From this point, your heart rate, pace, distance and other factors are being recorded.

NEGRI SCREEN

When you return from your workout, re-connect the watch to its docking station and my sports will launch and transfer the information about your activity to the screen. If you’re into serious record keeping, this will keep you entertained for a long time. Not only will it show you time, distance, average heart rate, and calories burned; it will also show your route divided into segments with your heart rate at different points along the way. Watch the data to see what happens to your heart rate as you’re huffing and puffing up a steep hill and coming down the other side.

The Multi-Sport Cardio watch also comes with an adapter you can connect to the handlebars on a bike. The YouTube video makes this look like a snap. The diagram in the online user manual is basic and basically useless. The video isn’t much better as it leaves out a crucial step. This is a small matter that begs for improvement. I got mine installed after a great deal of trial and error. See the next paragraph!

When you have the handlebar strap in place, remove the watch from its wrist band and snap it into the handlebar strap. Some cyclists find it safer to glance down at the handlebar monitor for info rather than taking their eyes off the road to look at their wrist.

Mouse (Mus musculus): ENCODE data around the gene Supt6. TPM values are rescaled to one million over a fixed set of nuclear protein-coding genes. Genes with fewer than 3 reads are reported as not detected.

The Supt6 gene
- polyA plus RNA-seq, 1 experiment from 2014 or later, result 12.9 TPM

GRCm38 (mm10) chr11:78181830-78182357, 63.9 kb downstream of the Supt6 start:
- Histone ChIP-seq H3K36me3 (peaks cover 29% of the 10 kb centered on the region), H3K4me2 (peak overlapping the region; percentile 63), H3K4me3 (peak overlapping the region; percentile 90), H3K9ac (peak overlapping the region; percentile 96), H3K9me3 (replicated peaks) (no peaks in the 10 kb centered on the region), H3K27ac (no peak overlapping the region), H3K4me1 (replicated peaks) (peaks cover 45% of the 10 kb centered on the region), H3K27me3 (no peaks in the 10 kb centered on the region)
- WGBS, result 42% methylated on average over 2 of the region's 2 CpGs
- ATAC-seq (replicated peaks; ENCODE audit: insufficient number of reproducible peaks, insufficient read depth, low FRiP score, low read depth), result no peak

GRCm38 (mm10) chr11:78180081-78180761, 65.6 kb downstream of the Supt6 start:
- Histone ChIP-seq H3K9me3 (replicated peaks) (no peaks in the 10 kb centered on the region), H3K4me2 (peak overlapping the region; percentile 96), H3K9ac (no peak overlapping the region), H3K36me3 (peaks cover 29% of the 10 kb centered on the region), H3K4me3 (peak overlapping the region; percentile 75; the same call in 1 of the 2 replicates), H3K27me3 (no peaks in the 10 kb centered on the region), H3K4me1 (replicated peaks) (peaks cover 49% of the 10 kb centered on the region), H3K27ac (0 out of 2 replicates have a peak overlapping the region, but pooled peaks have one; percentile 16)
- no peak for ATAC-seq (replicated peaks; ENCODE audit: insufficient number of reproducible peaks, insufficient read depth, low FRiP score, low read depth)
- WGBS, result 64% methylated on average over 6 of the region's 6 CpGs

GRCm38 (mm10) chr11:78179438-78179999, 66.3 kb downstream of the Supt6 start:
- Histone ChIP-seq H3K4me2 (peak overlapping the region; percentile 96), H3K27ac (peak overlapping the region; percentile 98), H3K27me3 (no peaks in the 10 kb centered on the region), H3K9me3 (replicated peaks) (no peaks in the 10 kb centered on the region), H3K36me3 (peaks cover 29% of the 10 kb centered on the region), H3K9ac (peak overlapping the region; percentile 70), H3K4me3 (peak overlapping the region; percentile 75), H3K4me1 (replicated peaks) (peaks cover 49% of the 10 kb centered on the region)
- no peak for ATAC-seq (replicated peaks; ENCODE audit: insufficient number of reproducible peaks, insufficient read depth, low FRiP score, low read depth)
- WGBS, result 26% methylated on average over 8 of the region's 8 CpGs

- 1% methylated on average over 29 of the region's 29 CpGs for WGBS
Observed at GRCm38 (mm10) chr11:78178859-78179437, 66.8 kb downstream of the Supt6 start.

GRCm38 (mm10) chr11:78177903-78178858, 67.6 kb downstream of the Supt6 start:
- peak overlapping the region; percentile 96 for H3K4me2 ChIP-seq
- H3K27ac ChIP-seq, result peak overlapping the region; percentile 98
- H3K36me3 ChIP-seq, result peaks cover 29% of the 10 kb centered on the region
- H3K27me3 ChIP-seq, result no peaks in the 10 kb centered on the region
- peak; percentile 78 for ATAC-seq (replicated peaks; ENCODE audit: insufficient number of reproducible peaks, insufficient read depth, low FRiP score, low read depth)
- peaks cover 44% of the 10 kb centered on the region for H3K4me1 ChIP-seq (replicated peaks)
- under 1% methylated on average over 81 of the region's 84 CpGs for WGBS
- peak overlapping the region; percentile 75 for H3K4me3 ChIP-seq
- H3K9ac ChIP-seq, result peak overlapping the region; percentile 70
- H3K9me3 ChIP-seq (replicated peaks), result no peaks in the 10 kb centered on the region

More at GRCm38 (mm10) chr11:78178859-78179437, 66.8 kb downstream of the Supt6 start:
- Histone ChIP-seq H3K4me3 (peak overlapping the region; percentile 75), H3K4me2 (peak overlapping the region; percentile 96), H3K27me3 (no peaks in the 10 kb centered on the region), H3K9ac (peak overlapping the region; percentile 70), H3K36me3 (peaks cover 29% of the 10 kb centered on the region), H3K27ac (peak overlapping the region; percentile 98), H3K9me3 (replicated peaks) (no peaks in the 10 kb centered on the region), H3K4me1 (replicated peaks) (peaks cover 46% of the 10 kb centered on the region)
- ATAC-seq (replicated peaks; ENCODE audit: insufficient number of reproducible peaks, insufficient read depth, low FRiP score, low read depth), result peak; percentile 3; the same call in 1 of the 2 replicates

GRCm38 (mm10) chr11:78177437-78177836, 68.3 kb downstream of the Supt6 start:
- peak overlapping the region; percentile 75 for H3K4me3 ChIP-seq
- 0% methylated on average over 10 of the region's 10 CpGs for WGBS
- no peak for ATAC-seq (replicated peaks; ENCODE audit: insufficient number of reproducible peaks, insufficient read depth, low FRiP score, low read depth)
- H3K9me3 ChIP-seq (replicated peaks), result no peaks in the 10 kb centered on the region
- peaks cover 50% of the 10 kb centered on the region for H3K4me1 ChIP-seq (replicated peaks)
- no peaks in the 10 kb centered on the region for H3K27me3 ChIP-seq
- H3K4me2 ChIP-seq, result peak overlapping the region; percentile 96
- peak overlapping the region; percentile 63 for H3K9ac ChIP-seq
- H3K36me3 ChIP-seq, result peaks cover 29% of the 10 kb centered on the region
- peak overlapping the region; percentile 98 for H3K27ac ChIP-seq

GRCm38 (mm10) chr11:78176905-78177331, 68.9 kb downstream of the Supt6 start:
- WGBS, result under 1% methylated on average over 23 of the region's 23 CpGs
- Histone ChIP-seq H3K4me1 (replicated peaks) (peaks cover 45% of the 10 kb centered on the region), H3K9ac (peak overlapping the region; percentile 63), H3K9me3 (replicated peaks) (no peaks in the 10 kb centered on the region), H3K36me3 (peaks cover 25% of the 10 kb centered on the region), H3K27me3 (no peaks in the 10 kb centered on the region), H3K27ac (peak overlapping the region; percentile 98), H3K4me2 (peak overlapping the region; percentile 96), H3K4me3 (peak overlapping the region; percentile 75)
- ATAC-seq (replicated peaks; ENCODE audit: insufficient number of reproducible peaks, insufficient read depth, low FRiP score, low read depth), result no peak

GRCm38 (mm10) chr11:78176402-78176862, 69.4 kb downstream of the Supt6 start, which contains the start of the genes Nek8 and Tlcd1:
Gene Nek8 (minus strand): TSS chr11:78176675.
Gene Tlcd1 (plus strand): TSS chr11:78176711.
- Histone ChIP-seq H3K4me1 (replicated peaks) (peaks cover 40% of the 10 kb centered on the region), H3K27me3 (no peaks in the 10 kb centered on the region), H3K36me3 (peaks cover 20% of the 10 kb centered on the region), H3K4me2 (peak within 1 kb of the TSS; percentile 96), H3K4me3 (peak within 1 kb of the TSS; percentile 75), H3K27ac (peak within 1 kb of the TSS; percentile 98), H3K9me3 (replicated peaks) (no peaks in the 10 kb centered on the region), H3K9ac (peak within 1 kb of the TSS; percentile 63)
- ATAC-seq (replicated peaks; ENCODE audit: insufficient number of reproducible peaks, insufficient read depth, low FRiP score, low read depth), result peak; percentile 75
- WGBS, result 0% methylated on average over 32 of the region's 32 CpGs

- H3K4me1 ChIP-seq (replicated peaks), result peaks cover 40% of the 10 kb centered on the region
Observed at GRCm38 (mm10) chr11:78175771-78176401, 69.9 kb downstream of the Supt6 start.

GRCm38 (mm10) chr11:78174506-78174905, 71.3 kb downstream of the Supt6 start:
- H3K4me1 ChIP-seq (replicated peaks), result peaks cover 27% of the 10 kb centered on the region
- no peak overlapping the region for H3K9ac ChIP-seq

The watch has a built-in heart rate monitor that works fine. Whether you use the watch face on your wrist or mount it on the handlebars, keep in mind you won’t be able to view it clearly while wearing polarized sunglasses.

If you’re a swimmer, you can use this device in a pool and it will calculate your distance and time plus calories burned, but it will not measure your heart rate. I’m going to make sure our editor, John Nemo, never gets close to my unit, because he’ll borrow it for swimming and forget to return it to me. Sorry, Nemo.

Whenever you’re done exercising, you’ll want to end the monitoring on the watch. It isn’t obvious but you press the left button twice, once to pause the activity and twice to end it. Then plug the watch into its dock because that will upload information about your exercise and also recharge the battery. TOMTOM says the battery is good for eight hours.

TOM TOM PRODUCT

There are many similar devices on the market. I can’t vouch for the others but this one feels solid, looks great, and performs well. I dropped mine twice on a tile floor and it continues to work perfectly.

If you get frustrated trying to figure out how everything works, you’re evidently not alone. Go here and you’ll find some illuminating videos.

You can also learn a lot about the TOMTOM Multi-Sport Cardio GPS Training Watch by glancing through the reference guide here.

MyMac Review Rating is 8 out of 10.

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About Sam Negri

Sam Negri is a desert dweller and professional journalist. During a 50 year career based in Tucson, Arizona, USA, he traveled and wrote about every corner of the Desert Southwest. Sam is an active bicyclist, photographer, opera lover, and piano student.